In 2004 Rolling Stone magazine ranked him # 74 on its list of the 100 Greatest Artists of All Time. Many artists of the 1950’s and 1960’s recorded his songs including Elvis Presley, Bob Dylan, Tammy Wynette, David Houston, Jerry Lee Lewis, Merle Haggard, Gene Vincent, Carl Perkins, Ricky Nelson, Jack Scott and Conway Twitty.
In 2011 Williams’ 1949 MGM # 1 hit, “Lovesick Blues”, was inducted into the Recording Academy Grammy Hall of Fame…..and the same year Hank Williams: The Complete Mother’s Best Recordings … Plus! was honored with a Grammy nomination for Best Historical Album….and In 1999, Williams was inducted into the Native American Music Hall of Fame. On April 12, 2010, the Pulitzer Prize Board awarded Williams a posthumous special citation that paid tribute to his “craftsmanship as a songwriter who expressed universal feelings with poignant simplicity and played a pivotal role in transforming country music into a major musical and cultural force in American life”.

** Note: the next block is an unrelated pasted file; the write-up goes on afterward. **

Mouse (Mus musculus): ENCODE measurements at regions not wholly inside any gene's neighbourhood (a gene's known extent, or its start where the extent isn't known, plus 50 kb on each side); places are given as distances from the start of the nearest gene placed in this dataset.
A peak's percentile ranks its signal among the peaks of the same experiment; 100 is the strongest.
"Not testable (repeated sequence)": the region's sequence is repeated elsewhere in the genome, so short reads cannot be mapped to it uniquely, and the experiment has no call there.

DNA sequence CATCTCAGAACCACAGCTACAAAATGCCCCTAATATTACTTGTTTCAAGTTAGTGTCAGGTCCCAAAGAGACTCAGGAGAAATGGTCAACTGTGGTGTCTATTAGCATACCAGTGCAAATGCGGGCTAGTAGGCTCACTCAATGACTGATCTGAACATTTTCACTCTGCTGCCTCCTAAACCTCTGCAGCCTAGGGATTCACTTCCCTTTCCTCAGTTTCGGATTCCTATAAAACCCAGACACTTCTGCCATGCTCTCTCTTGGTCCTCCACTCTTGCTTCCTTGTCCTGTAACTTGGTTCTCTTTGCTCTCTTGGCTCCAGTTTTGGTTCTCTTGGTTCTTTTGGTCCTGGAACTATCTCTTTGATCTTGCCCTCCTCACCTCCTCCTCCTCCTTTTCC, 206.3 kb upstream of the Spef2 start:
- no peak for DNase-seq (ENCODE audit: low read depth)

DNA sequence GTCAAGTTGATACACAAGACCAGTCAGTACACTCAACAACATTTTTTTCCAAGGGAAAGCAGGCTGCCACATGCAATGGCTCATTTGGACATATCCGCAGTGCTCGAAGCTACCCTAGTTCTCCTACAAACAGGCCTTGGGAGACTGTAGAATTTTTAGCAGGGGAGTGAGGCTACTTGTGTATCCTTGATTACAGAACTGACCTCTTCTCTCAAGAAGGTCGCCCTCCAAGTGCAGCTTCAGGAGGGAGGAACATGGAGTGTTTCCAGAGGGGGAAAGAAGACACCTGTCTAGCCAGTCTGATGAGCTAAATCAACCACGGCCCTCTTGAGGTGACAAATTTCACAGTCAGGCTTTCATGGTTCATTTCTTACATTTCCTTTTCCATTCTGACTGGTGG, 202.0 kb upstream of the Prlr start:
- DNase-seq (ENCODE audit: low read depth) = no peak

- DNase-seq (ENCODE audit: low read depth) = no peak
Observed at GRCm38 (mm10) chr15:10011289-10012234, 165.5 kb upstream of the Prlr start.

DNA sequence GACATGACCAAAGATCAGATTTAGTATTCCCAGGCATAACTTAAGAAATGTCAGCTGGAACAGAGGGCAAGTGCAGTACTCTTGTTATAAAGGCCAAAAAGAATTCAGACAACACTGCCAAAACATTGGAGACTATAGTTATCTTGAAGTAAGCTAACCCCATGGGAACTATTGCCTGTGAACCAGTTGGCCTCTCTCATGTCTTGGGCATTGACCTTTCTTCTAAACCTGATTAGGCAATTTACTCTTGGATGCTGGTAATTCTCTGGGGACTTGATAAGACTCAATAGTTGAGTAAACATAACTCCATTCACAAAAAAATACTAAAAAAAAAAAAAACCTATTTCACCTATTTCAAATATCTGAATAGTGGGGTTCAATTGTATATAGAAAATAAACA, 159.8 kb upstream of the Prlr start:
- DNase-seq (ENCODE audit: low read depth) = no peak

Keeping his legacy alive, Williams’ son, Hank Williams Jr., daughter Jett Williams, grandson Hank Williams III and granddaughters Hilary Williams and Holly Williams are also country musicians.
In 2006, a janitor of Sony/ATV Music Publishing found in a dumpster the unfinished lyrics written by Williams that had been found in his car the night he died. The worker claimed that she sold Williams’ notes to a representative of the Honky-Tonk Hall of Fame and the Rock-N-Roll Roadshow. The janitor was accused of theft, but the charges were later dropped when a judge determined that her version of events was true. The unfinished lyrics were later returned to Sony/ATV….which handed them to Bob Dylan in 2008 to complete the songs for a new album. Ultimately, the completion of the album included recordings by Alan Jackson, Norah Jones, Jack White, Lucinda Williams, Vince Gill, Rodney Crowell, Patty Loveless, Levon Helm, Jakob Dylan, Sheryl Crow and Merle Haggard….as the album was named The Lost Notebooks of Hank Williams….and was released on October 4, 2011.